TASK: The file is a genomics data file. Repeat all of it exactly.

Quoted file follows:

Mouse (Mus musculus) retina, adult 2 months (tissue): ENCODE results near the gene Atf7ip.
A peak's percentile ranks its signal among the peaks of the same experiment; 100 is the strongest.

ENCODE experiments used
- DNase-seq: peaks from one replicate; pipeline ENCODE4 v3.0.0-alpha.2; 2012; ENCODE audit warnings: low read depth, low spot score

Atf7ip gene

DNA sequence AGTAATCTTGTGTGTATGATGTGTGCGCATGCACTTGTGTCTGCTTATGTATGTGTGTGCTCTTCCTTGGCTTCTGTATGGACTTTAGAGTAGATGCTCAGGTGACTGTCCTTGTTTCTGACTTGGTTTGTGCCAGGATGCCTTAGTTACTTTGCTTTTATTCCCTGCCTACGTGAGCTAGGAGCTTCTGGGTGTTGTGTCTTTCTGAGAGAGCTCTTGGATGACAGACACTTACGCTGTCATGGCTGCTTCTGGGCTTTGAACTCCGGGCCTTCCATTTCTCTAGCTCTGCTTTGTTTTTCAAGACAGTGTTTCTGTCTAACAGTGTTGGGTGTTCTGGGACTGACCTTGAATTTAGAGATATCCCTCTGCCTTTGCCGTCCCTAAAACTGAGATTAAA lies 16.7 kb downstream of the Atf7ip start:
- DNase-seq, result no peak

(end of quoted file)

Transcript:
Mouse (Mus musculus) retina, adult 2 months (tissue): ENCODE results near the gene Atf7ip.
A peak's percentile ranks its signal among the peaks of the same experiment; 100 is the strongest.

ENCODE experiments used
- DNase-seq: peaks from one replicate; pipeline ENCODE4 v3.0.0-alpha.2; 2012; ENCODE audit warnings: low read depth, low spot score

Atf7ip gene

DNA sequence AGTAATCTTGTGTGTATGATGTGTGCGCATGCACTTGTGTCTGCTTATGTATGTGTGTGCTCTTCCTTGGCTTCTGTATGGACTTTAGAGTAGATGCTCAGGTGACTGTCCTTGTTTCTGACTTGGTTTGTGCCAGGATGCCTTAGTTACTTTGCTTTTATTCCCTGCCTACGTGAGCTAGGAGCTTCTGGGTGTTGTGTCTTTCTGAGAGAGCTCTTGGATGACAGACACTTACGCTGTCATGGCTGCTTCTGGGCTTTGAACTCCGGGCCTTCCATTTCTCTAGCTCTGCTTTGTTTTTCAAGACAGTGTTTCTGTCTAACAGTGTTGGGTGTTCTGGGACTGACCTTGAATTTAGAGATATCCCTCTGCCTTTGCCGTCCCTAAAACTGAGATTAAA lies 16.7 kb downstream of the Atf7ip start:
- DNase-seq, result no peak